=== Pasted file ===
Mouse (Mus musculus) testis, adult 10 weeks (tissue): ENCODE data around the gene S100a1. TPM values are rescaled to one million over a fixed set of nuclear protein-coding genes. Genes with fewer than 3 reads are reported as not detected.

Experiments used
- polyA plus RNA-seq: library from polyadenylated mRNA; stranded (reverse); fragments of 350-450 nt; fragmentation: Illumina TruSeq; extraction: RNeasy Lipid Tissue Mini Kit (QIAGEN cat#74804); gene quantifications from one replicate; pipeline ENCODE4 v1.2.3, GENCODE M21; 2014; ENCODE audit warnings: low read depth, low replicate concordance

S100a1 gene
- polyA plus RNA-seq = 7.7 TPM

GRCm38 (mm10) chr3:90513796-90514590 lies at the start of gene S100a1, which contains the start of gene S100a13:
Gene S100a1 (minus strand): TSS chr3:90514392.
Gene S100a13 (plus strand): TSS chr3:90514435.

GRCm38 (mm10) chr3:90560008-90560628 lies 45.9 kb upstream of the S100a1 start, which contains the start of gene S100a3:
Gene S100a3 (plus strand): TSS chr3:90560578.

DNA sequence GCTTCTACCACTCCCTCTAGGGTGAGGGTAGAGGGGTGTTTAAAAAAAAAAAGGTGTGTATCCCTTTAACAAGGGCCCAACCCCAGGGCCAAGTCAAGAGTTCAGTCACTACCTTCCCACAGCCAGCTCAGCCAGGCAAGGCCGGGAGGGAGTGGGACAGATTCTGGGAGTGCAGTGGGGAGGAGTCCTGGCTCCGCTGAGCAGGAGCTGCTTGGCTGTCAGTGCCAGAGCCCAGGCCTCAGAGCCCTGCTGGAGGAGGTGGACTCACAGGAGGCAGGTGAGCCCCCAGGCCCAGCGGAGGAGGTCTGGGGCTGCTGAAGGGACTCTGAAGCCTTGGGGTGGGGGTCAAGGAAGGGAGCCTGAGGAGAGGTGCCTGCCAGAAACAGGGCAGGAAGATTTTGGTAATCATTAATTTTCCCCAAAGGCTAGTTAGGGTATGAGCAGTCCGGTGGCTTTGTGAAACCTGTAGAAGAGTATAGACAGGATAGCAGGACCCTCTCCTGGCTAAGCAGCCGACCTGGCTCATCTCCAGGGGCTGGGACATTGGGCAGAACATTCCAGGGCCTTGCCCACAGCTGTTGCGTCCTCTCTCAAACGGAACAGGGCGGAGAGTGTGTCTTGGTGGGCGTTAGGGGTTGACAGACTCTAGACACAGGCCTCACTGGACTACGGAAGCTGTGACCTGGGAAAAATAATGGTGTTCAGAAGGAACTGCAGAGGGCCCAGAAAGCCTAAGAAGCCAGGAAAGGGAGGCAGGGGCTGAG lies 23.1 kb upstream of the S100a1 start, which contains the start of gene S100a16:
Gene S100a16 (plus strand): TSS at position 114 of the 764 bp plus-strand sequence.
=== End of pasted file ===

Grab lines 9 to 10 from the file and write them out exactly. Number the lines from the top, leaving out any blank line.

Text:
GRCm38 (mm10) chr3:90560008-90560628 lies 45.9 kb upstream of the S100a1 start, which contains the start of gene S100a3:
Gene S100a3 (plus strand): TSS chr3:90560578.